What is the default text of the Good Faith Estimate disclaimer?

Here’s the default text of the Good Faith Estimate disclaimer that clients see in the Client Portal before signing it. This text is unable to be edited or customized.

OMB control number: 0938-XXXX

Expiration Date: MONTH DAY, YEAR

Surprise Billing Protection form

This document describes your protections against unexpected medical bills. It also asks if you'd like to give up those protections and pay more for out-of-network care.

IMPORTANT: You aren't required to sign this form and shouldn't sign it if you didn't have a choice of health care provider before scheduling care. You can choose to get care from a provider or facility in your health plan's network, which may cost you less.

If you'd like assistance with this document, ask your provider or a patient advocate. Take a picture and/or keep a copy of this form for your records.

You're getting this notice because this provider or facility isn't in your health plan's network and is considered out-of-network. This means the provider or facility doesn't have an agreement with your plan to provide services. Getting care from this provider or facility will likely cost you more.

If your plan covers the item or service you're getting, federal law protects you from higher bills when:

  • You're getting emergency care from an out-of-network provider or facility, or
  • An out-of-network provider is treating you at an in-network hospital or ambulatory surgical center without getting your consent to receive a higher bill.

Ask your health care provider or patient advocate if you're not sure if these protections apply to you.

If you sign this form, be aware that you may pay more because:

  • You're giving up your legal protections from higher bills.
  • You may owe the full costs billed for the items and services you get.
  • Your health plan might not count any of the amount you pay towards your deductible and out-of-pocket limit. Contact your health plan for more information.

Before deciding whether to sign this form, you can contact your health plan to find an in-network provider or facility. If there isn't one, you can also ask your health plan if they can work out an agreement with this provider or facility (or another one) to lower your costs.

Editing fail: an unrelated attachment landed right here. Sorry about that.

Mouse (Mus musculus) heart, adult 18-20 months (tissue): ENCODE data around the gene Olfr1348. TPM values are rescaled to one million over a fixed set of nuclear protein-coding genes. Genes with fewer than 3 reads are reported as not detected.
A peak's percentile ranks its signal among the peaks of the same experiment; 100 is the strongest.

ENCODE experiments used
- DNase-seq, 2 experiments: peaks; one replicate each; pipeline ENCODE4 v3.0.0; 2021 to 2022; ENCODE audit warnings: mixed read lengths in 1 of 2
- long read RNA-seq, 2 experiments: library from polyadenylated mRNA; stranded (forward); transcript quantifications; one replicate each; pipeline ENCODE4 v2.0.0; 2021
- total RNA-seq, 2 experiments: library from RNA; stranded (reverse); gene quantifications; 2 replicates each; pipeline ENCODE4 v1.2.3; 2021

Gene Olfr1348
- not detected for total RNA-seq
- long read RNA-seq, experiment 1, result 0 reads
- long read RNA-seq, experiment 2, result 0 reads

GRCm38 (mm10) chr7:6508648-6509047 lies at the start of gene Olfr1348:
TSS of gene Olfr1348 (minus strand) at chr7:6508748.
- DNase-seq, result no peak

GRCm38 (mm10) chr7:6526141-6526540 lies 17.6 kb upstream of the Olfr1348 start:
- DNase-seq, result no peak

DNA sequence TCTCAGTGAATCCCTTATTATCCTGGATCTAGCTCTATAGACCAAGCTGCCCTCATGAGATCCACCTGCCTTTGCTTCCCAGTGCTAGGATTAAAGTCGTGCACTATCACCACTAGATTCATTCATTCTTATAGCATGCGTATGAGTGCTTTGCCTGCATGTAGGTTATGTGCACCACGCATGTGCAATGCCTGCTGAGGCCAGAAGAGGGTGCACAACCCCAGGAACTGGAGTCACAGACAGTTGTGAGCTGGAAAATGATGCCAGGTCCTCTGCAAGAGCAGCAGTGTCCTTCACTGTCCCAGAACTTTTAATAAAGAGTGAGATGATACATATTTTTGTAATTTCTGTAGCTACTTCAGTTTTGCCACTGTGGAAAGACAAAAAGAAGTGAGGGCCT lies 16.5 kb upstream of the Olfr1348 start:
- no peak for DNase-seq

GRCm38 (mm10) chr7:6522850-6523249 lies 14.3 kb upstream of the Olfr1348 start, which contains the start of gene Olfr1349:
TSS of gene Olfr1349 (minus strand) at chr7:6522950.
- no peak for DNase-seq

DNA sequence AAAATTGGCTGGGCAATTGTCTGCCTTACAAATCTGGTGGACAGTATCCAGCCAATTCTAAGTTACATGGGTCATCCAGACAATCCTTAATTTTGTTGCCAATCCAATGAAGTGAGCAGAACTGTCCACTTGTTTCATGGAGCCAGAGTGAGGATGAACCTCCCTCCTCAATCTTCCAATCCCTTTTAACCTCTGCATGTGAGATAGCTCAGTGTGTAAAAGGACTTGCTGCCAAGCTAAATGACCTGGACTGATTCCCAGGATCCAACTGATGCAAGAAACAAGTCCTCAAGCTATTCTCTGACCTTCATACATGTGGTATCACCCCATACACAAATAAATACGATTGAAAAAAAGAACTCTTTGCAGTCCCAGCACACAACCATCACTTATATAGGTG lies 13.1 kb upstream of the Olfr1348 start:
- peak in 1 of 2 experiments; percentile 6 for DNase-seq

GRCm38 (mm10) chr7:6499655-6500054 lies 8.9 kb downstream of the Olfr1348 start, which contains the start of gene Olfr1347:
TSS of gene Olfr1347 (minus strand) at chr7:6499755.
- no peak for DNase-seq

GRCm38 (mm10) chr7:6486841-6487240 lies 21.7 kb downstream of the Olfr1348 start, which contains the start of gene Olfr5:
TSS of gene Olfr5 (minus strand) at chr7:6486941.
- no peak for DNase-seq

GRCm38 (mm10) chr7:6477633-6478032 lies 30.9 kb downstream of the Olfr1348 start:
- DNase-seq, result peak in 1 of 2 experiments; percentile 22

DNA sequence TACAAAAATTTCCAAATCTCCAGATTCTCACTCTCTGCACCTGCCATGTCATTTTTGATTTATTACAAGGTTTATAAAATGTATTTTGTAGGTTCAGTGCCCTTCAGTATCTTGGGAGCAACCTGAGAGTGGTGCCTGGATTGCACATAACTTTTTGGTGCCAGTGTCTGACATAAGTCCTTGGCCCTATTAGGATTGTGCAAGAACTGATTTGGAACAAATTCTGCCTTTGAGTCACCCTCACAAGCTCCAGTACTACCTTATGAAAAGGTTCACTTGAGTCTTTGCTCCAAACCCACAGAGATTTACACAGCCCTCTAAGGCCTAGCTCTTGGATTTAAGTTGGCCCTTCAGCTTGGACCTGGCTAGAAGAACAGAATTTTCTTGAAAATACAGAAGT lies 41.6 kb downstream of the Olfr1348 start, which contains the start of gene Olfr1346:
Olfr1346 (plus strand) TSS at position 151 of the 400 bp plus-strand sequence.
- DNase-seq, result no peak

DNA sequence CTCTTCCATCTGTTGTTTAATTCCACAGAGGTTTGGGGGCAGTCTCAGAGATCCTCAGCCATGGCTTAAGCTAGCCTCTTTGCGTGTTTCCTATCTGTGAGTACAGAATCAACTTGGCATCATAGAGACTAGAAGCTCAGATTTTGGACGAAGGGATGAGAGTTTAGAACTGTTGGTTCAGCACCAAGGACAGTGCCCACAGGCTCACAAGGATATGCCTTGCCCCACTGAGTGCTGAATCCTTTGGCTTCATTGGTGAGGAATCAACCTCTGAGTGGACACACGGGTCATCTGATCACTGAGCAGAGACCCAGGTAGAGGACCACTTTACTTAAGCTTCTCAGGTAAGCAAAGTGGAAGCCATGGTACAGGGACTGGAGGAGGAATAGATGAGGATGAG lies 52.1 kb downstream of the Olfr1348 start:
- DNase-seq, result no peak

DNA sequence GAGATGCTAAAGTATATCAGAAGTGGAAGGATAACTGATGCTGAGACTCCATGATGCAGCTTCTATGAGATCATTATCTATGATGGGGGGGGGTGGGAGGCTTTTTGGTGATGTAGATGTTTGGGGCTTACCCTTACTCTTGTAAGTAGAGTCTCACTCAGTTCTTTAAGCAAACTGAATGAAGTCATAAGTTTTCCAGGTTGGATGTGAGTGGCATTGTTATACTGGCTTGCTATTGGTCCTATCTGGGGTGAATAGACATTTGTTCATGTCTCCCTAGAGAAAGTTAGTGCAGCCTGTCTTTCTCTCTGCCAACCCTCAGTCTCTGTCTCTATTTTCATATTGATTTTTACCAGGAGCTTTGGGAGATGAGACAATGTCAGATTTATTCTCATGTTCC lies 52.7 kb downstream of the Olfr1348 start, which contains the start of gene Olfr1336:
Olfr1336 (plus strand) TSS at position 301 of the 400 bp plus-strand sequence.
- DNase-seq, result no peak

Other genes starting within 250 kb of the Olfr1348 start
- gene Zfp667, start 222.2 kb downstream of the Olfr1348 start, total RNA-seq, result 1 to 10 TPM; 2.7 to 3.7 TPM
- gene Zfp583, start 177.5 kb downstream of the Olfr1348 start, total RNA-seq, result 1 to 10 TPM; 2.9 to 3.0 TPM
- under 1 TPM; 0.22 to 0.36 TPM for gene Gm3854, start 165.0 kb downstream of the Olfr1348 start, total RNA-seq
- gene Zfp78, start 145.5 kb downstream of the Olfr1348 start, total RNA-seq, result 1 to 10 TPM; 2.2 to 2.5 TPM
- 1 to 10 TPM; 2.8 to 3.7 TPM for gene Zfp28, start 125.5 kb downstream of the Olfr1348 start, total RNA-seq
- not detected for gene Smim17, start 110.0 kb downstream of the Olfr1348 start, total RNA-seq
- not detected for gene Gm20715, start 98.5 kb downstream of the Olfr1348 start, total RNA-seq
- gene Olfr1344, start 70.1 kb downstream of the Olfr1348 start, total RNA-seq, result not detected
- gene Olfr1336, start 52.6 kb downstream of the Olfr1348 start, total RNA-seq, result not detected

See the next page for your cost estimate.


Can I update the expiration date on the Good Faith Estimate?

After generating a Good Faith Estimate form, the expiration date will automatically be set to one year from the date the form was created. You can edit the expiration date to be within one year of the date that’s listed in the Date provided field.

To edit the expiration date:

  • Navigate to the client’s Overview page
  • Open the Good Faith Estimate form
  • Select the pen icon

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  • In the Expiration date field, enter the new date
    • The expiration date must be within 1 year of the date provided

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  • Click Save

How do I update the OMB control number?

The OMB control number is required on the Good Faith Estimate and will appear in the top right corner of the downloaded version of the form.

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Note: The OMB control number isn’t visible when creating or editing a form. It’ll only appear when viewing a downloaded version.

The OMB control number isn’t editable and will be the same for all Good Faith Estimates.


Can I still use the Good Faith Estimate assessment template?

If you prefer to use our Good Faith Estimate for Health Care Items and Services assessment template, you can find it in our Template Library. This template can be edited and customized, if needed. To learn more, see Adding an assessment to a client's chart.

Note: The Good Faith Estimate for Health Care Items and Services assessment template won’t automatically populate with your provider information or client information.


Can I add a suffix to my name in the Provider section?

Yes, you can update your name to include a suffix. To do so:

  • Navigate to Settings > Profile & Security
  • Under SimplePractice profile, click Edit
  • Enter your suffix in the Suffix field

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  • Click Save

Anything entered in the field will appear in the Provider section of your clients’ Good Faith Estimates.

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Can I create a Good Faith Estimate for a client using the SimplePractice mobile app?

No, there isn’t a way to create a Good Faith Estimate using the SimplePractice mobile app. Good Faith Estimates can only be created for a client on the SimplePractice web app.


Forms

You can find a PDF version of both the consent document and the Good Faith Estimate from CMS.gov below:

 

Still have questions?